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Army Chief: Next-Gen Helo Will Fly Faster, Further Than Predecessors

Bell Helicopter's V-280 Valor tilt-rotor aircraft completed the maiden flight around 2 p.m. local time at the company's Amarillo, Texas, facility, according to the company. (Bell Helicopter photo)
Bell Helicopter's V-280 Valor tilt-rotor aircraft completed the maiden flight around 2 p.m. local time at the company's Amarillo, Texas, facility, according to the company. (Bell Helicopter photo)

Senior Army leaders recently told lawmakers that the service should be able to release a request for proposal to industry this fall for its next-generation helicopter program.

The Army launched its Future Vertical Lift program in 2014 to replace its current fleets of UH-60 Black Hawk, CH-47 Chinook and AH-64 Apache helicopters with sophisticated, rotary-wing aircraft capable of surviving a major conflict with an adversary such as Russia or China.

At a recent hearing before the House Appropriations Committee's defense subcommittee, Rep. Mario Diaz-Balart, R-Fla, said he had heard reports that the program could be falling behind schedule.

"I have read some conflicting reports on the status of this program," Diaz-Balart said. "I do understand it is included in your 2019 budget, which is great, but I am hoping to get some clarification on the Army's intentions for the program."

Army Chief of Staff Gen. Mark Milley said the joint FVL program is high priority for the service and that it is scheduled to move forward this fall.

"The request for proposals and all of that is going to be decided sometime in the early fall, so it is on track to meet those timelines," he said.

Milley said the current Black Hawks, Chinooks and Apaches are "great helicopters," and the Army is going to continue to "invest in those in the foreseeable future."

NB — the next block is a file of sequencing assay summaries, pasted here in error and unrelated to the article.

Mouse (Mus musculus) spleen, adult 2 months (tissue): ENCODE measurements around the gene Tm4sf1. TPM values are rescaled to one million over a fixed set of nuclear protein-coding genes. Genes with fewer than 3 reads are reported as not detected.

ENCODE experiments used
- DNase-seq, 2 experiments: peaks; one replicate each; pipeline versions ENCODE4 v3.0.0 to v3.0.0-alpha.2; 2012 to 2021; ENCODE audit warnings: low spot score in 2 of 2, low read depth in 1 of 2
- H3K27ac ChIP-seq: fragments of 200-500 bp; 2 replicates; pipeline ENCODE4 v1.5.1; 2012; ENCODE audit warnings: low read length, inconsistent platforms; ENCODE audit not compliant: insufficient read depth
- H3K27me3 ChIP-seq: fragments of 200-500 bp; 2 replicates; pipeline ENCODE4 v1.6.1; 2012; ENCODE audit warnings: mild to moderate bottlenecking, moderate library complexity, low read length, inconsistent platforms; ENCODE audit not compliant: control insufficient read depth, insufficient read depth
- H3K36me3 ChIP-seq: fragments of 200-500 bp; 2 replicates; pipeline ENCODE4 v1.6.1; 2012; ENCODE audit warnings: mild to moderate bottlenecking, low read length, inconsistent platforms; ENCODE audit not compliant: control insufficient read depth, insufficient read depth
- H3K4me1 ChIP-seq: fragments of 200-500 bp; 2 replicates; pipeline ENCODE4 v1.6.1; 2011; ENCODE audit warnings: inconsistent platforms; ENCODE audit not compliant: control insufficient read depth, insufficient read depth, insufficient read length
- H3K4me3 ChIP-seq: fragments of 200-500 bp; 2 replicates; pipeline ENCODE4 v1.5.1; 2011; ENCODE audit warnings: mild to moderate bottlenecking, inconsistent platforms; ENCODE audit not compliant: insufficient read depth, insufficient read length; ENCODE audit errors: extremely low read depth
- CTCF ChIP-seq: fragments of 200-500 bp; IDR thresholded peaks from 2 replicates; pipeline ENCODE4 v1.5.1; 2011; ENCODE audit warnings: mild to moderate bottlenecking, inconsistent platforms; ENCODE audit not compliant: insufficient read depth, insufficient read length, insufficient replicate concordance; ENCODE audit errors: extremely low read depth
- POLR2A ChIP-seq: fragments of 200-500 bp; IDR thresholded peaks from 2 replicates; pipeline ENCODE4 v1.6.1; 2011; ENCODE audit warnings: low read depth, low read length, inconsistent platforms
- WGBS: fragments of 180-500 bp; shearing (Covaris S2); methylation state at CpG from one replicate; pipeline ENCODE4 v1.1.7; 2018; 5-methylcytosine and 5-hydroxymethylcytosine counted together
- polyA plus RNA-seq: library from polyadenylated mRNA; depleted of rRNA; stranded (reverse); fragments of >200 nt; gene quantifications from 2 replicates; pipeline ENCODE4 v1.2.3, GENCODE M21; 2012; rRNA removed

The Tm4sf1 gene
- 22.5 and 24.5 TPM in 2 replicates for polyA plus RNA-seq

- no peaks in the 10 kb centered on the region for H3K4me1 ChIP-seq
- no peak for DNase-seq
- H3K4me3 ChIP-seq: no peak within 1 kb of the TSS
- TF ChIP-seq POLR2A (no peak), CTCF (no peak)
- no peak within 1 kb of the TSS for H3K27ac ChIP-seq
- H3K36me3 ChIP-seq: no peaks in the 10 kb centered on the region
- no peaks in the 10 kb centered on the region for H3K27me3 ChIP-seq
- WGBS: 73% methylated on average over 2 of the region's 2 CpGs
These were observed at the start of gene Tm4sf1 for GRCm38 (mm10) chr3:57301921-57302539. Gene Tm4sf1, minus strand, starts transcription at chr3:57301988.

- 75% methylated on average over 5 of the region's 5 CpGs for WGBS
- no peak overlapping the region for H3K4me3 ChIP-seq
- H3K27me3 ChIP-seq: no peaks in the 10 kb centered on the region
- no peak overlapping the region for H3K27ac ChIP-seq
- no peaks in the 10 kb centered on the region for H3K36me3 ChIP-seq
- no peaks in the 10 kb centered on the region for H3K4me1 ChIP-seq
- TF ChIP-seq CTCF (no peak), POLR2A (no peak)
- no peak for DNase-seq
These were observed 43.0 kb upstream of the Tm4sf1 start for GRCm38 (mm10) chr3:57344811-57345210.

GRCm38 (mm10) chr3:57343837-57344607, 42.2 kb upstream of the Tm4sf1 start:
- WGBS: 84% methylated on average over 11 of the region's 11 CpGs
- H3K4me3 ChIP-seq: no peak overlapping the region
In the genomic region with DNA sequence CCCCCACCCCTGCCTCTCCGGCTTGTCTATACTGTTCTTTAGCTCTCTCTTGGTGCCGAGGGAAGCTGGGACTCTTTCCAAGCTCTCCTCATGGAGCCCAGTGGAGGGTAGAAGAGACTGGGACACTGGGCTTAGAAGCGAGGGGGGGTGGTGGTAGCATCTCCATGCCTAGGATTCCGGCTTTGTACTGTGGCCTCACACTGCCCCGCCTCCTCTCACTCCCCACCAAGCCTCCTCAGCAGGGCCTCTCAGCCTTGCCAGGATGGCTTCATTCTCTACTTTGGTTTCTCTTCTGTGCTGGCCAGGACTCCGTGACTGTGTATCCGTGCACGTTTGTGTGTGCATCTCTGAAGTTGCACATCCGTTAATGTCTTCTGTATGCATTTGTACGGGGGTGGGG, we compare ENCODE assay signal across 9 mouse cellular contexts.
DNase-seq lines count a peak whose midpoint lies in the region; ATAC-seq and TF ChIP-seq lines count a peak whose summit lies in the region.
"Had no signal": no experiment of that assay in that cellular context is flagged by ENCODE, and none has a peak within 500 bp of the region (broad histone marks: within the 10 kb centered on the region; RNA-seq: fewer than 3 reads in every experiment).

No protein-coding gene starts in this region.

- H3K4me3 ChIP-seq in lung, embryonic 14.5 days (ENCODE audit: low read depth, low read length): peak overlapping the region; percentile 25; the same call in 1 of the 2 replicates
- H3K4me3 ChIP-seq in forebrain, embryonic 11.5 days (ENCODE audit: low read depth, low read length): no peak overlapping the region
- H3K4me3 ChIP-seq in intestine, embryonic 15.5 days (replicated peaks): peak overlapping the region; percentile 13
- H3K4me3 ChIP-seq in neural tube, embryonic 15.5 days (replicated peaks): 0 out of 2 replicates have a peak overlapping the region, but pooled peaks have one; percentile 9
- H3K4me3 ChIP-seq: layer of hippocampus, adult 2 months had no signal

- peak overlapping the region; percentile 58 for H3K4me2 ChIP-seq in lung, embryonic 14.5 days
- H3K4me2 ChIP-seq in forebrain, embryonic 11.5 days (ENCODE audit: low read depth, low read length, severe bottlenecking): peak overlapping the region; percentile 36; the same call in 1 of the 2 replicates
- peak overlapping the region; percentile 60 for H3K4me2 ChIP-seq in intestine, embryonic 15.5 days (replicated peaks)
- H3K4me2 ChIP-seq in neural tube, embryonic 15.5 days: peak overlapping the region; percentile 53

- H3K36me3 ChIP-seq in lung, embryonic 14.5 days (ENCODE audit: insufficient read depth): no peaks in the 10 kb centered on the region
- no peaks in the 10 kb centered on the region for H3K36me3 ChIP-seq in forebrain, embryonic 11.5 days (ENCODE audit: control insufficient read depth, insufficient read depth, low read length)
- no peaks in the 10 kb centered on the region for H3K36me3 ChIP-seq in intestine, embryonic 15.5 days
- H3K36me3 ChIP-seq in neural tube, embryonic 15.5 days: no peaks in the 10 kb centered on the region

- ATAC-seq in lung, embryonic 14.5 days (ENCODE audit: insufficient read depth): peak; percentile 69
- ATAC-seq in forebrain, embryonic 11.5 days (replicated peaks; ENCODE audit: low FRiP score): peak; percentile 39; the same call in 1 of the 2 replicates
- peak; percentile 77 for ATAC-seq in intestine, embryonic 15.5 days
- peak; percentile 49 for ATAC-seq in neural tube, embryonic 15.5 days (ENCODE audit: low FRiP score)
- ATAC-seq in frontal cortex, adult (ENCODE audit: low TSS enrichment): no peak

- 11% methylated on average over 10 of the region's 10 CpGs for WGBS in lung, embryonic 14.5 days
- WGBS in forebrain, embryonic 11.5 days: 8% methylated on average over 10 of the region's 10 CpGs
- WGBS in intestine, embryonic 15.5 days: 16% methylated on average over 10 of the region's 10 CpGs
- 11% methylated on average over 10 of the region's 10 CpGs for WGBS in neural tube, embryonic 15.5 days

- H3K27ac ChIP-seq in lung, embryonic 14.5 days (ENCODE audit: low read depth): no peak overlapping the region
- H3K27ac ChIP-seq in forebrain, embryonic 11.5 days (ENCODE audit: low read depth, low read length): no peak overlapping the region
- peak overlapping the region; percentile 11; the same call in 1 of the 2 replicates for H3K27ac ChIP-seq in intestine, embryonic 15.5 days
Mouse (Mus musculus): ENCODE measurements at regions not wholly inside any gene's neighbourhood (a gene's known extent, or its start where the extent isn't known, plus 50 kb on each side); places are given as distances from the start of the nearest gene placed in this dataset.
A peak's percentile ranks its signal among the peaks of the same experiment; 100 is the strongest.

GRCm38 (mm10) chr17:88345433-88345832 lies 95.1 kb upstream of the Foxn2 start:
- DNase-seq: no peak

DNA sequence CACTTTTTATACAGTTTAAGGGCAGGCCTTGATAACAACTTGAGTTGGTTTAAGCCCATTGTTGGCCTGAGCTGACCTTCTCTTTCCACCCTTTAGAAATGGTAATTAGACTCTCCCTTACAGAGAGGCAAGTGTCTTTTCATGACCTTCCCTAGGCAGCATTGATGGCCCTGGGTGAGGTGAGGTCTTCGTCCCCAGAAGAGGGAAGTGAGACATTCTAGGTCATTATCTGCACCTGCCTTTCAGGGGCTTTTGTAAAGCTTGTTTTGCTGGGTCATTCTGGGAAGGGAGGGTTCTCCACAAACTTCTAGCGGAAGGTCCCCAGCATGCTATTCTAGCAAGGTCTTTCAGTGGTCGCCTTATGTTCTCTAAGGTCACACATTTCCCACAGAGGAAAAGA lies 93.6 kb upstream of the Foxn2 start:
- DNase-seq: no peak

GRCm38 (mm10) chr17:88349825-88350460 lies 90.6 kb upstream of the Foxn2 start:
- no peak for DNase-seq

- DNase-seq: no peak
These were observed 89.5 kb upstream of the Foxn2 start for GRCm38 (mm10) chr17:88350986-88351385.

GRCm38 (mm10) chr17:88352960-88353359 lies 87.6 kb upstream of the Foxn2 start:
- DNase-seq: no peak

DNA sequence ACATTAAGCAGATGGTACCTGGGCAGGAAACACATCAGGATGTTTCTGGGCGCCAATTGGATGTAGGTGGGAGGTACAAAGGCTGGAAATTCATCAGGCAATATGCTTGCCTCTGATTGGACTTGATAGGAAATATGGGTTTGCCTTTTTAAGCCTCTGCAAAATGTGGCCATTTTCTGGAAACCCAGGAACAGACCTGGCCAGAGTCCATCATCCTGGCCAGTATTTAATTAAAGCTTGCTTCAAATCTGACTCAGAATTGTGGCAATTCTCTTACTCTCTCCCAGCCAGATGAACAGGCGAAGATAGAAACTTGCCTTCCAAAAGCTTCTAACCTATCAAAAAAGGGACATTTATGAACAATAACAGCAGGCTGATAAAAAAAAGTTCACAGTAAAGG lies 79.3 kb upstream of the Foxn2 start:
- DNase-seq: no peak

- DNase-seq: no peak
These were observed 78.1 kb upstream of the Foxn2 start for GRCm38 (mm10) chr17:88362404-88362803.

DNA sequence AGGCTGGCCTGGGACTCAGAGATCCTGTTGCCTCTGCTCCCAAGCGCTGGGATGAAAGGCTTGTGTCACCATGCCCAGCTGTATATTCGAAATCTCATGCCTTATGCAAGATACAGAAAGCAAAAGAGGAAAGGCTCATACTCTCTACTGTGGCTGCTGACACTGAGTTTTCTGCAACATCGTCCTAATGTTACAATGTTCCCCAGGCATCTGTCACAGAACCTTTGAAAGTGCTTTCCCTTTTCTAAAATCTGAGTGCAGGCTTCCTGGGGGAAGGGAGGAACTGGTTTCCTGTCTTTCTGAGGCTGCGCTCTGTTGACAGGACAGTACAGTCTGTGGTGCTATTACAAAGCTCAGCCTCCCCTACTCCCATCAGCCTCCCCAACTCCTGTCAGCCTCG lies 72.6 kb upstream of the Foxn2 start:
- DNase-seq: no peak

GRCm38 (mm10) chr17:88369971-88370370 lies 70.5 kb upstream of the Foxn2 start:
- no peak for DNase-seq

"But the future operating environment is going to be significantly different, we think, especially if it's against a near-peer competitor," he said. "So we need an aircraft that can, first, survive; we also need an aircraft that is dual-purposed so it can both be manned and possibly autonomous and unmanned, a robotic helicopter.

"We need an aircraft that can fly faster and further than any existing rotary-wing aircraft today," Milley said, "and we need an aircraft that is agile both while in flight, to avoid anti-air defense, and at the landing zone in order to evade and survive any of the intense ground fire that will be coming on a hot LZ."

Milley acknowledged that the Army has laid out "pretty stiff requirements" for the program and that industry is heavily involved in the process.

The Army is the only service that has not bought Bell Helicopter's V-22 Osprey tilt-rotor aircraft. It opted out when the Marine Corps decided to buy the Ospreys, which were designed in the 1980s.

Committed to the FVL concept, the Army selected two firms to develop demonstrators in 2014.

Textron Inc.'s Bell Helicopter created the V-280 Valor, which completed its first test flight in December. Sikorsky, part of Lockheed Martin Corp., and Boeing Co. built the SB>1 Defiant, a medium-lift chopper based on Sikorsky's X2 coaxial design.

"What we are doing right now reflects the different approach to acquisition that we are taking," Army Secretary Mark Esper said.

"In this case, we have two demonstrators. One has flown, I think; the other will be flying later. Both are largely funded by industry as prototypes with some federal dollars," he said. "It just reflects a whole new approach where we prototype, we test, we fail, we learn, we prototype and we repeat until we narrow the requirements, and we get on a much quicker trajectory to get to the end-state that we want."

Milley said the Army will "know more throughout the summer and as we get into the fall to make some hard decisions."

"But there is no intent, and the secretary and I are not going, to stand for delays," he said.

"If you think about what an Army does, an Army fights and wins in ground combat," Milley said. "The first thing they have to be able to do is to shoot ... then you've got to be able to move, and we move by the ground and we move by the air, so this is a very important priority for the Army.

"We are committed to it, and we are going to try and keep this thing on track," he said.

Editor's Note: An earlier version of this story incorrectly attributed a quote regarding program status. Rep. Mario Diaz-Balart, R-Fla, made the remark. It also misstated the company that owns Sikorsky. Sikorsky is owned by Lockheed Martin Corp.

-- Matthew Cox can be reached at matthew.cox@military.com.

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